This past week at Vacation Bible School (=VBS) I helped with the rather difficult task of teaching the 10 plagues to children in Pre-K through 5th grades. Usually when this is done the teaching materials at least tone the stories down a bit due to the violence (i.e. the killing of the firstborn). However, I was shocked to find that the materials that we were using did not do so. Granted when the materials were chosen, the leaders of VBS probably assumed that the stories would be toned down.
So, I took on the task of rewriting the materials for several nights of the week, particularly the night dealing with the first nine plagues and the night dealing with the death of the firstborn. And oddly enough, this is one of the places where modern methods of Biblical Studies helped out tremendously. In two of the courses that can be found on this site, A History of Ancient Israel by Eric Cline and The Hebrew Bible by Lawrence Schiffman, the authors go into a significant amount of detail about the Exodus. They explain that there is likely some historical kernel of truth to these stories, but that much of the stories was a result of later theological reflection. For instance, there were likely Hebrew slaves in Egypt who escaped; however, this escape did not take place as the Book of Exodus records with ten plagues ending with the death of the firstborn. These events would have merited mention at least somewhere outside of the Biblical record. Rather this was simply the Israelite way of telling the story to make their theological point.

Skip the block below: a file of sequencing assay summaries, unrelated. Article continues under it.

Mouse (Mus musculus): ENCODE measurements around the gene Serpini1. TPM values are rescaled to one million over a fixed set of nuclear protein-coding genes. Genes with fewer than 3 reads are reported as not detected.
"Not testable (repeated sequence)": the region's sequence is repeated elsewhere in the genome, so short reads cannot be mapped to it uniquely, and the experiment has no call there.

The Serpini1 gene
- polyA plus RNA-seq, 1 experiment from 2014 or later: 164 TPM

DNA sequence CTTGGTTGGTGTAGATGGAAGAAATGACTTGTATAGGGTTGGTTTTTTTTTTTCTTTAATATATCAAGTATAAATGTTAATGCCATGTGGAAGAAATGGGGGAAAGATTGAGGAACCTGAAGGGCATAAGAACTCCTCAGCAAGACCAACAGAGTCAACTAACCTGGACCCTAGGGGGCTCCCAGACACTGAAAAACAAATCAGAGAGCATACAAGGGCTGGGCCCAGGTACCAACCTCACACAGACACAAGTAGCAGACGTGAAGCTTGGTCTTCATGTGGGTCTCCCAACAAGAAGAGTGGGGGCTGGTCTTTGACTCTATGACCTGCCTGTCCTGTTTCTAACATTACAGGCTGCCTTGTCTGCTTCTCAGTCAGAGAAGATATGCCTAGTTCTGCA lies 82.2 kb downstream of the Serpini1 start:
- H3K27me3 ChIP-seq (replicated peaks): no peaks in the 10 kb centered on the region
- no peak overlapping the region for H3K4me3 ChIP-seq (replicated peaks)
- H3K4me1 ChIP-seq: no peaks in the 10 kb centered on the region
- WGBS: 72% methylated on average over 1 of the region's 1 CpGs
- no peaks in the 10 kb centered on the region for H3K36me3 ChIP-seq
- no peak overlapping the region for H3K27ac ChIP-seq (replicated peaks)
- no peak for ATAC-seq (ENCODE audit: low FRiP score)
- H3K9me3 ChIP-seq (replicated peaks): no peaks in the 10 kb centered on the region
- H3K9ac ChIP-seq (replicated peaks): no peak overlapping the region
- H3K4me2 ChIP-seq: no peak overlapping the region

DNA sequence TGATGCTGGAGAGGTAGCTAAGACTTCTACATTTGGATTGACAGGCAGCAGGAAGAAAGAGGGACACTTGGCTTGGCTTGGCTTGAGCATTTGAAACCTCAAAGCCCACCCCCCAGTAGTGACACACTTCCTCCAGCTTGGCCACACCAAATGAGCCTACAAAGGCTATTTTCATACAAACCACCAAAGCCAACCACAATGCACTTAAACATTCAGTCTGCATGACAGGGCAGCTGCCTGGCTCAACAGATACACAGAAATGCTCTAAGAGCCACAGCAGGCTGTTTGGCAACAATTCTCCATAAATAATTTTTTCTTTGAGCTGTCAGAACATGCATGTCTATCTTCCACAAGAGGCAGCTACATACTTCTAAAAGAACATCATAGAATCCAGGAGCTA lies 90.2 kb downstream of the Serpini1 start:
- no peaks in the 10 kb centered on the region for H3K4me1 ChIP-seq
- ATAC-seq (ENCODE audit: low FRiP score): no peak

So, I tried to take a similar approach and bring it down to the level of little children. I attempted to take this as an opportunity to teach the old adage “A lot of stories are true, and some of them actually happened.” And, I think that most of the children came away with that lesson. I think that they understood that a story can contain truths without being historically accurate in its details.